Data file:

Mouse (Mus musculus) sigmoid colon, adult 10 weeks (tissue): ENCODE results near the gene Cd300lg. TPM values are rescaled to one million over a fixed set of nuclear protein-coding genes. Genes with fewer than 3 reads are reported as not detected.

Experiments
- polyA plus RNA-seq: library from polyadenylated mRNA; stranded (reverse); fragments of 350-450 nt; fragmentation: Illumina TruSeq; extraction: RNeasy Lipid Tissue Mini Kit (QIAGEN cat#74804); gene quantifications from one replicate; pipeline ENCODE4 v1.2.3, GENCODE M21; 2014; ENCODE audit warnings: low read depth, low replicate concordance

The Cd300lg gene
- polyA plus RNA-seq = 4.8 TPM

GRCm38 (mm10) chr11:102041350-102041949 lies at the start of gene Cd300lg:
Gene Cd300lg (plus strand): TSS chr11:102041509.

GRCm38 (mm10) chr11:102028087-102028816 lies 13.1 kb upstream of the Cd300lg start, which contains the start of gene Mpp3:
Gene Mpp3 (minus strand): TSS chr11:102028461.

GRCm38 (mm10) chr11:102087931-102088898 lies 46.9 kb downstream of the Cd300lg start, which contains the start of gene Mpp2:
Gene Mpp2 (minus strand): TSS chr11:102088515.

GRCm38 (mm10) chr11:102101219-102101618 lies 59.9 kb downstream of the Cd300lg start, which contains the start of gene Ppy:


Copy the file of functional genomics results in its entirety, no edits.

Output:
Mouse (Mus musculus) sigmoid colon, adult 10 weeks (tissue): ENCODE results near the gene Cd300lg. TPM values are rescaled to one million over a fixed set of nuclear protein-coding genes. Genes with fewer than 3 reads are reported as not detected.

Experiments
- polyA plus RNA-seq: library from polyadenylated mRNA; stranded (reverse); fragments of 350-450 nt; fragmentation: Illumina TruSeq; extraction: RNeasy Lipid Tissue Mini Kit (QIAGEN cat#74804); gene quantifications from one replicate; pipeline ENCODE4 v1.2.3, GENCODE M21; 2014; ENCODE audit warnings: low read depth, low replicate concordance

The Cd300lg gene
- polyA plus RNA-seq = 4.8 TPM

GRCm38 (mm10) chr11:102041350-102041949 lies at the start of gene Cd300lg:
Gene Cd300lg (plus strand): TSS chr11:102041509.

GRCm38 (mm10) chr11:102028087-102028816 lies 13.1 kb upstream of the Cd300lg start, which contains the start of gene Mpp3:
Gene Mpp3 (minus strand): TSS chr11:102028461.

GRCm38 (mm10) chr11:102087931-102088898 lies 46.9 kb downstream of the Cd300lg start, which contains the start of gene Mpp2:
Gene Mpp2 (minus strand): TSS chr11:102088515.

GRCm38 (mm10) chr11:102101219-102101618 lies 59.9 kb downstream of the Cd300lg start, which contains the start of gene Ppy: